Mechanism of Action
Evinacumab-dgnb is a recombinant human monoclonal antibody that binds to and inhibits ANGPTL3. ANGPTL3 is a member of the angiopoietin-like protein family that is expressed primarily in the liver and plays a role in the regulation of lipid metabolism by inhibiting lipoprotein lipase (LPL) and endothelial lipase (EL). Evinacumab-dgnb inhibition of ANGPTL3 leads to reduction in LDL-C, HDL-C, and triglycerides (TG). Evinacumab-dgnb reduces LDL-C independent of the presence of LDL receptor (LDLR) by promoting very low-density lipoprotein (VLDL) processing and clearance upstream of LDL formation. Evinacumab-dgnb blockade of ANGPTL3 lowers TG and HDL-C by rescuing LPL and EL activities, respectively.
Administration of evinacumab-dgnb in HoFH patients resulted in reductions in LDL-C, total cholesterol (TC), HDL-C, apolipoprotein B and TG [see Clinical Studies].
The pharmacokinetic parameters described in this section are presented following administration of evinacumab-dgnb 15 mg/kg intravenously every 4 weeks, unless otherwise specified.
Steady-state is reached after 4 doses, and the accumulation ratio is 2. According to population pharmacokinetic modeling, the mean (standard deviation) steady-state trough concentration is 241 (96.5) mg/L, whereas the mean (standard deviation) Cmax at the end of infusion is 689 (157) mg/L. Due to non-linear clearance, a 4.3-fold increase in area under the concentration-time curve at steady-state (AUCtau.ss) for a 3-fold increase in evinacumab-dgnb dose up to 15 mg/kg IV every 4 weeks was predicted in patients with HoFH.
The total volume of distribution estimated via population pharmacokinetic analysis was approximately 4.8 L.
Evinacumab-dgnb elimination is mediated via parallel linear and non-linear pathways. At higher concentrations, evinacumab-dgnb elimination is primarily through a non-saturable proteolytic pathway, whereas at lower concentrations, the non-linear, saturable ANGPTL3 target-mediated elimination predominates. The elimination half-life is a function of serum evinacumab-dgnb concentrations and is not a constant.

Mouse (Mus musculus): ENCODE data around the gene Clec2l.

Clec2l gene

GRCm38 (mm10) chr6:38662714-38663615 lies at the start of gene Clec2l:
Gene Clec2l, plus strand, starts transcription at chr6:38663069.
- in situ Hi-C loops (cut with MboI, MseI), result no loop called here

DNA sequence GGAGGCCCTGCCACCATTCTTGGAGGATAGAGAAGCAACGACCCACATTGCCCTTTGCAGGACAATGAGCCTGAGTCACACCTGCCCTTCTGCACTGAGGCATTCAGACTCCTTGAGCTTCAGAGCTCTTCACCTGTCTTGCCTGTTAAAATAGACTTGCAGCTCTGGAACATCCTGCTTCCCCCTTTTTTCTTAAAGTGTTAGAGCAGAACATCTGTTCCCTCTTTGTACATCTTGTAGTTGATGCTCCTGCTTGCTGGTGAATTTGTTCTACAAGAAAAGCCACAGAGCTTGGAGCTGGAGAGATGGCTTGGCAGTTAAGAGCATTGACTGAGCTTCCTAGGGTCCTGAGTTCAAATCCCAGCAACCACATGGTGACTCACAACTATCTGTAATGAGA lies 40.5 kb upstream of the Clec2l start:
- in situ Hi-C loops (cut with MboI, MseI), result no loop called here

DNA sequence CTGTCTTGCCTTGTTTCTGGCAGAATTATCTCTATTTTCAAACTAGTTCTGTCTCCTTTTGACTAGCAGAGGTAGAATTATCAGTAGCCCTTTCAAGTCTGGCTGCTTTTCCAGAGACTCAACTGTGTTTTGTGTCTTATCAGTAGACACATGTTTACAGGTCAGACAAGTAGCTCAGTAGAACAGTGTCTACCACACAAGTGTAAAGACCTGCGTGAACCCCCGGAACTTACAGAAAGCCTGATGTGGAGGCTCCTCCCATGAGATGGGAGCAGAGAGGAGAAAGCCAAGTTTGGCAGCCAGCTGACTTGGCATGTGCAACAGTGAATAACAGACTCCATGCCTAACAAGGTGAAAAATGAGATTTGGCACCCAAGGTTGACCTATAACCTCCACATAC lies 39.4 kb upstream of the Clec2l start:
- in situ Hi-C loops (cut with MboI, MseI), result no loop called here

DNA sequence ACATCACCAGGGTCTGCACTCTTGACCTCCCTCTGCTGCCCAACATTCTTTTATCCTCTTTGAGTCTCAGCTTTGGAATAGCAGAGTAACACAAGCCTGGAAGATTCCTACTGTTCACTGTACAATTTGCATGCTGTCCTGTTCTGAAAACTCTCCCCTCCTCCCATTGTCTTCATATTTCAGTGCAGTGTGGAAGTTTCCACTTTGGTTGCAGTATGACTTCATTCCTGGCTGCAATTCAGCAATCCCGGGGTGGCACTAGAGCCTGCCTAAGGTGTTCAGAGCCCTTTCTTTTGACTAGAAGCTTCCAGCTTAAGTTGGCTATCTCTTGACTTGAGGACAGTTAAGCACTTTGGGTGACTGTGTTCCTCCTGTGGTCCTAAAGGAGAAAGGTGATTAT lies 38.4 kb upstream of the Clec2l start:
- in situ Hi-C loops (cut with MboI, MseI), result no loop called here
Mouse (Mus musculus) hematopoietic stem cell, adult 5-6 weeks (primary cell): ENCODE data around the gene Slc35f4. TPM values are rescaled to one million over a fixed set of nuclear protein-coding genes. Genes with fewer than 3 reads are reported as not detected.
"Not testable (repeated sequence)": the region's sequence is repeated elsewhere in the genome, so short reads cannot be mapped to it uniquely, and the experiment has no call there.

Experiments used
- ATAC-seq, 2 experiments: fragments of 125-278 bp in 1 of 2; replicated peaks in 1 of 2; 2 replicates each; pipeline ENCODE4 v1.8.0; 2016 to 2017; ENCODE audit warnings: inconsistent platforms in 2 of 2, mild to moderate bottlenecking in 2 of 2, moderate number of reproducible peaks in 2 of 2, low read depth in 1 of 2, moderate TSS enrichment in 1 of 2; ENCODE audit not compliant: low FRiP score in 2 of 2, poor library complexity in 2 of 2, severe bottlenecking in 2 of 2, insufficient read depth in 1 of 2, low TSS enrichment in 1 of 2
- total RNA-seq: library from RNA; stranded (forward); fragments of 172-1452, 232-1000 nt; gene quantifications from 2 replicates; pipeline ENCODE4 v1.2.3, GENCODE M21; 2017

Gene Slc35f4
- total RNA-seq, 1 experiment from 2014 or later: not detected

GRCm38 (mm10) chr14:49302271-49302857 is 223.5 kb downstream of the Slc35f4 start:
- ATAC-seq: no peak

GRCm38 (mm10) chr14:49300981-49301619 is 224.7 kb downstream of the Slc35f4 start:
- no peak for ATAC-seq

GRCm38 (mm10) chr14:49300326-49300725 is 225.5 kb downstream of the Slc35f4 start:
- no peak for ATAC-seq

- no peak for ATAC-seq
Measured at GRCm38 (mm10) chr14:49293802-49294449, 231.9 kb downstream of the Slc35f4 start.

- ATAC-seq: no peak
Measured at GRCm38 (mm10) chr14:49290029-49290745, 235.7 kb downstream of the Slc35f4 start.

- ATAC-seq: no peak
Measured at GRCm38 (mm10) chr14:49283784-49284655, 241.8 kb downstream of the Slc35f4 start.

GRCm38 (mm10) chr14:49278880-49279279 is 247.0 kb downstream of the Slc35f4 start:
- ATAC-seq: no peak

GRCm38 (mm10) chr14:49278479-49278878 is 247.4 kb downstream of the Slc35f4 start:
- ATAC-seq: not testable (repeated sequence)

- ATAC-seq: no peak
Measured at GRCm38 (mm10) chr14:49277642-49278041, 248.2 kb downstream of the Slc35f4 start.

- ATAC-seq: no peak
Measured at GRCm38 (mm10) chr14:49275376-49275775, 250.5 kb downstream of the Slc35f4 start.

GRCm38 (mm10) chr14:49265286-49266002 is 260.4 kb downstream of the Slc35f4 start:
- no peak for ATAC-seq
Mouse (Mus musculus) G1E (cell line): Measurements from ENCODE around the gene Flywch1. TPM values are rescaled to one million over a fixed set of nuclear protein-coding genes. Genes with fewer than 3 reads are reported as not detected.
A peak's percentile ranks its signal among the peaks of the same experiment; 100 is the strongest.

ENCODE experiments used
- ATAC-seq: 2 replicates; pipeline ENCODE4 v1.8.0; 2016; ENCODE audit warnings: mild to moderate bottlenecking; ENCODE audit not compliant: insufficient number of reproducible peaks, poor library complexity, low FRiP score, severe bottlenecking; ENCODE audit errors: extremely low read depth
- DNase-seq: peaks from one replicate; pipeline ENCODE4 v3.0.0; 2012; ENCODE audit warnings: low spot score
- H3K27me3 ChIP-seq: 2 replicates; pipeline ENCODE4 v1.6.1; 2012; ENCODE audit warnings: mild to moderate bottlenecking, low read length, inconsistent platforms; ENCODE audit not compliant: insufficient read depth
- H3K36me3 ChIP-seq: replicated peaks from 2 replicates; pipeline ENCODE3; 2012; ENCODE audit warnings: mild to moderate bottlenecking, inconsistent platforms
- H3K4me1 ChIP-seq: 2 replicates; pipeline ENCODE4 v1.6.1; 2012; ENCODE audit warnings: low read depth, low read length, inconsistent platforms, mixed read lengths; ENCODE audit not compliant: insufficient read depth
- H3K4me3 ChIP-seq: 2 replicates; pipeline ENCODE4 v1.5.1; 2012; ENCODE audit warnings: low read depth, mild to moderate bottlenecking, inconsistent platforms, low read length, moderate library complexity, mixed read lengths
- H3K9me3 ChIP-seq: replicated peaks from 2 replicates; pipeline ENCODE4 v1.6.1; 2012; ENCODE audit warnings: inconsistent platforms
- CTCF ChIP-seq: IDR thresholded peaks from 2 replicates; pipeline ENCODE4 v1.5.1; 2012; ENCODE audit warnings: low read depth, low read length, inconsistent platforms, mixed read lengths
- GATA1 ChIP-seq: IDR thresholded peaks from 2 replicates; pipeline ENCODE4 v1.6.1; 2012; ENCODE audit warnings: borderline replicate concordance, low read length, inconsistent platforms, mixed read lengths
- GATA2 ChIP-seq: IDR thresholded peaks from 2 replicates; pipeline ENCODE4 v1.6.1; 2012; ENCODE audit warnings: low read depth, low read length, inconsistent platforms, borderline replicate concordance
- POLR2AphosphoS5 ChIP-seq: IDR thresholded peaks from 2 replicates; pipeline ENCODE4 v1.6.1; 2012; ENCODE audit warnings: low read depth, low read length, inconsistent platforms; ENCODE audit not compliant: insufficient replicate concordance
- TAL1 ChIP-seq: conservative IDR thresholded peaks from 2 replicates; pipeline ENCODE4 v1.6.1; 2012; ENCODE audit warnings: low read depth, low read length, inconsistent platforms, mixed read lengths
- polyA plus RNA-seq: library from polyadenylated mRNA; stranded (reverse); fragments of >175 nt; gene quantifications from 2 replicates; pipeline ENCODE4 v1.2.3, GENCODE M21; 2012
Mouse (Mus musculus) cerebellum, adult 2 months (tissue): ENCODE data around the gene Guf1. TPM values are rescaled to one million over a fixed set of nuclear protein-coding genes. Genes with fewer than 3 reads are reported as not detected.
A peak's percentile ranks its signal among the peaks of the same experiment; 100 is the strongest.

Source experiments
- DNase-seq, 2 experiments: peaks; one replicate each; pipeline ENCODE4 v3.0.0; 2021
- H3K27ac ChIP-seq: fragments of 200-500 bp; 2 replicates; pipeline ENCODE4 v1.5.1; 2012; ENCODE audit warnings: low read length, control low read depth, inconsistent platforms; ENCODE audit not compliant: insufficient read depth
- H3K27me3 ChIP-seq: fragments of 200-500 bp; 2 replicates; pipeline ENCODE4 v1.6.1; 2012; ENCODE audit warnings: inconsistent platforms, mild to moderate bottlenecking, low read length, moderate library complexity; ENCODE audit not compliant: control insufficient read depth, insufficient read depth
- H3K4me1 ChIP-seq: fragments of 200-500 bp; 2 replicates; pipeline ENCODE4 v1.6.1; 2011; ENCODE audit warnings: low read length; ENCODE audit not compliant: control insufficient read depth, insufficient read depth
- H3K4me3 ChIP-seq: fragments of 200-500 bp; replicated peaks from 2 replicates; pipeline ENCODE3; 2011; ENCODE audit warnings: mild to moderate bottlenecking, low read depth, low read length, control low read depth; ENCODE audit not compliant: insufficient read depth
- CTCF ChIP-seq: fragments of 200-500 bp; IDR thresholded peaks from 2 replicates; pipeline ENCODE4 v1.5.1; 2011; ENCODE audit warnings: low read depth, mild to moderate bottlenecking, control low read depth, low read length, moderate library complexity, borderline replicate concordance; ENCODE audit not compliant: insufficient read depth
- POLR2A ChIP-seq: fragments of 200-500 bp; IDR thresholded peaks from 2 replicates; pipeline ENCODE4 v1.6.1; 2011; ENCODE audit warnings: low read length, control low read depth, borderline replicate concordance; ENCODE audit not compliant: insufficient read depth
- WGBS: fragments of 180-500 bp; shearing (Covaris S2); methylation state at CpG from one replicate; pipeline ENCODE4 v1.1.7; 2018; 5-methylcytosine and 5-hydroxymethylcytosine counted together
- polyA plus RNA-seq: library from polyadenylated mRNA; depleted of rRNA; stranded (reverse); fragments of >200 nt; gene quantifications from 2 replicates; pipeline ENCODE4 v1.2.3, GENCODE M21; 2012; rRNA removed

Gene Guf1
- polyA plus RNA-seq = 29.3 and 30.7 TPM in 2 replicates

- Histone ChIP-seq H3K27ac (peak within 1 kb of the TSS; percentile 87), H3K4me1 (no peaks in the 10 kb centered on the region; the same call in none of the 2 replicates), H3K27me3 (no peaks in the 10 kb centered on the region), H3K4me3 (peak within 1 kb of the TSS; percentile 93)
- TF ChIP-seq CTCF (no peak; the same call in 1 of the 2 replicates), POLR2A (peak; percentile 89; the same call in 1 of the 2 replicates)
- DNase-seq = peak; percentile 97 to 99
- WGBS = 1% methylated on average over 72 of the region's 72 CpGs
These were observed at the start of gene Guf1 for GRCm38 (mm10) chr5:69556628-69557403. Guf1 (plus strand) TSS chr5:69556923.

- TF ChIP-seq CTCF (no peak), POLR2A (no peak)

Based on a population pharmacokinetic analysis, the median time for serum evinacumab-dgnb concentrations to decrease below the lower limit of quantitation (78 ng/mL) is 19 weeks after the last steady-state dose of 15 mg/kg IV every 4 weeks.
The exact pathway through which evinacumab-dgnb is metabolized has not been characterized. As a human monoclonal IgG4 antibody, evinacumab-dgnb is expected to be degraded into small peptides and amino acids via catabolic pathways in the same manner as endogenous IgG.
Evinacumab-dgnb, a monoclonal antibody, is not likely to undergo renal excretion.
A population PK analysis conducted on data from 183 healthy subjects and 95 patients with HoFH suggests that the following factors have no clinically significant effect on the exposure of evinacumab-dgnb: age (12 to 75 years), gender, body weight (42 to 152 kg), and race (White, Asian, Black, and Other).
A 15-year-old patient with HoFH received evinacumab-dgnb at 15 mg/kg IV every 4 weeks. Steady-state trough and end-of-infusion concentrations were within the range observed in adult patients.
Patients with Renal Impairment
Observed trough serum evinacumab-dgnb concentrations at steady-state were comparable between patients with mild or moderate renal impairment and patients with normal renal function. No data are available in patients with severe renal impairment.
Patients with Hepatic Impairment
No data are available in patients with hepatic impairment.
Drug Interaction Studies
Drug interaction studies have not been conducted with evinacumab-dgnb. In a clinical trial, the concentrations of statins (atorvastatin, rosuvastatin, simvastatin) were not meaningfully altered in patients taking statins prior to and post administration of evinacumab-dgnb. Concentrations of evinacumab-dgnb were comparable in patients with HoFH taking or not taking background lipid-lowering therapy.